One of the most common reasons for lameness in the equine patient is degenerative joint disease, also known as arthritis. This is a common and debilitating condition that leads to lameness, a loss of performance, and significant discomfort in the horse. With joint injuries, the aim should always be to provide treatment before the joint degenerates, but in cases where degeneration has begun, arthrodesis of the affected joint can be an effective means of providing pain relief.
Arthrodesis is the surgical immobilization of a joint by fusion. Depending on the joint involved, fusion of the joint bones can relieve pain and symptoms associated with work, athletic use and weightbearing exercise.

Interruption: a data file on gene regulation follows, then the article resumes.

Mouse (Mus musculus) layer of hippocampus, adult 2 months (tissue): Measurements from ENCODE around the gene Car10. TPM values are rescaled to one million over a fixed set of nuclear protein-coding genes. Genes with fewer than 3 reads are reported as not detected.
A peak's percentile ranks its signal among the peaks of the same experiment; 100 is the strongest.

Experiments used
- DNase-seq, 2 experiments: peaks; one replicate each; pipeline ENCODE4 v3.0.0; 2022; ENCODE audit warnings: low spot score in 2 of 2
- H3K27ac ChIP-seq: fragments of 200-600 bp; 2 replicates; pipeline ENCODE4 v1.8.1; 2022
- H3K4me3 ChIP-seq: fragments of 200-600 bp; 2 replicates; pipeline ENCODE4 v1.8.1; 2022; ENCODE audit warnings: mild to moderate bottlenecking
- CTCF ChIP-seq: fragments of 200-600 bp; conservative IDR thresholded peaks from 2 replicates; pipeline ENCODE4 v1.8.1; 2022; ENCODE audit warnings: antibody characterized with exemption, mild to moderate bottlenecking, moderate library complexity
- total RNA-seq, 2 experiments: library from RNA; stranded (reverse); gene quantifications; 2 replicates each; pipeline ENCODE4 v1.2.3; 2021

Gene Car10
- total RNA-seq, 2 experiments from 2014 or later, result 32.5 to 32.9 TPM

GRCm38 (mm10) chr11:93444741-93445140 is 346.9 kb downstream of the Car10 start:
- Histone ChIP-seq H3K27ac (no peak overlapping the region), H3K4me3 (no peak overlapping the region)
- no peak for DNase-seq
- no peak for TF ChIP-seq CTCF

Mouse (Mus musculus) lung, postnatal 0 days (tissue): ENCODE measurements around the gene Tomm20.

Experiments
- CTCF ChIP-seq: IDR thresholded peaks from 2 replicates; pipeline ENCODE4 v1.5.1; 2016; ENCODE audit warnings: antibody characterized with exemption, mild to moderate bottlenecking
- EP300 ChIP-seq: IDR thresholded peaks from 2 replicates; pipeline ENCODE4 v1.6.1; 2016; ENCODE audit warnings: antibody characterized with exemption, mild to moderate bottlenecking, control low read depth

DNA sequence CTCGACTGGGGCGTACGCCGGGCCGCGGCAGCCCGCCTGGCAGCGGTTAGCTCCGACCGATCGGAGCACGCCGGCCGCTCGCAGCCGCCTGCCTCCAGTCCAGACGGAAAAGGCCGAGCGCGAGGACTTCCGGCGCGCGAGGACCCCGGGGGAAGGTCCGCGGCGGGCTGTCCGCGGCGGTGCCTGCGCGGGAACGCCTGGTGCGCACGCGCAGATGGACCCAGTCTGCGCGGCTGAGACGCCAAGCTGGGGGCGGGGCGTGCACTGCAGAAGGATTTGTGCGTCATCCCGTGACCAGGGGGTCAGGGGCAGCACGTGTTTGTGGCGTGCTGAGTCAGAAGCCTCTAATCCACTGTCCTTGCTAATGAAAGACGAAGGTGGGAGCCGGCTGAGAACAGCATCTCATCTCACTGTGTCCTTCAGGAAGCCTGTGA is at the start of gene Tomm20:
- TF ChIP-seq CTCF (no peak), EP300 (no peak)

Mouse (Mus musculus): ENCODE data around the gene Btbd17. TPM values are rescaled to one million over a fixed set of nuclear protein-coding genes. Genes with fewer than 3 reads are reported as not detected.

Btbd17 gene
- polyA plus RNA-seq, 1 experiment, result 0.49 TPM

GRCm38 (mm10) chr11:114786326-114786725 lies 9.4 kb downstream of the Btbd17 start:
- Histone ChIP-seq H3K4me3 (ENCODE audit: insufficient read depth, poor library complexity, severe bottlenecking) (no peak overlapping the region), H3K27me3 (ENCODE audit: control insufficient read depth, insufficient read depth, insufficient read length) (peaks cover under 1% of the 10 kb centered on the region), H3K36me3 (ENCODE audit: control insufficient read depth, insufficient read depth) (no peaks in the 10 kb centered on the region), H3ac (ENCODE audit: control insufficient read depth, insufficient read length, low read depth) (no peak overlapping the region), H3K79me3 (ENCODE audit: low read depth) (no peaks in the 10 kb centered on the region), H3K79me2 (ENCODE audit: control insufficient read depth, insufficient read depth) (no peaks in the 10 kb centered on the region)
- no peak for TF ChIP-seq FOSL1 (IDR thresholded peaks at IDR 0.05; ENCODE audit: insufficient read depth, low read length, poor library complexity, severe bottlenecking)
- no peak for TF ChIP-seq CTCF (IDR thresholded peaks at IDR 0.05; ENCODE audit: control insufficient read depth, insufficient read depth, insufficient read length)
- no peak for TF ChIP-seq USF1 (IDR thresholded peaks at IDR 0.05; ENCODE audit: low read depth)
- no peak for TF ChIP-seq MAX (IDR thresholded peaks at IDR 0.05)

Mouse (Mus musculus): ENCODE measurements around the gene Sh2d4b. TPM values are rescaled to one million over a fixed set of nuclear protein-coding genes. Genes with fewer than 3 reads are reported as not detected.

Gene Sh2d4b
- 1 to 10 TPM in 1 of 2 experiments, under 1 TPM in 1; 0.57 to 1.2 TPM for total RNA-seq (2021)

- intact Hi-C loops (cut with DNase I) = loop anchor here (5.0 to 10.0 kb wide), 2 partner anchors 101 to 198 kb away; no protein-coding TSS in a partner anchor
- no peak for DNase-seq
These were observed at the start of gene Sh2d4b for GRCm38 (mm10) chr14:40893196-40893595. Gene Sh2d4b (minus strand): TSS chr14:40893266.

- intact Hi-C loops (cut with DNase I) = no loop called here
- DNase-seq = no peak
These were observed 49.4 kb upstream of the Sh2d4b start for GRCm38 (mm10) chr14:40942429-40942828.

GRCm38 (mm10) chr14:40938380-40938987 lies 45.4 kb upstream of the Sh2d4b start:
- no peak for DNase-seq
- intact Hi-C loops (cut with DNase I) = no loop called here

Sometimes injured bones try to fuse naturally, but this process is imperfect and can result in ringbone, spavin or partial joint collapse, and the resulting strain on the tendons can exacerbate poor bone health. The natural fusion process is usually incomplete due to adjacent cartilage that prevents complete fusion, and in these cases, the cartilage needs to be destroyed – either by injection of irritating chemicals (facilitated ankyloses) or by mechanical removal and stabilization (arthrodesis) to complete the fusion process.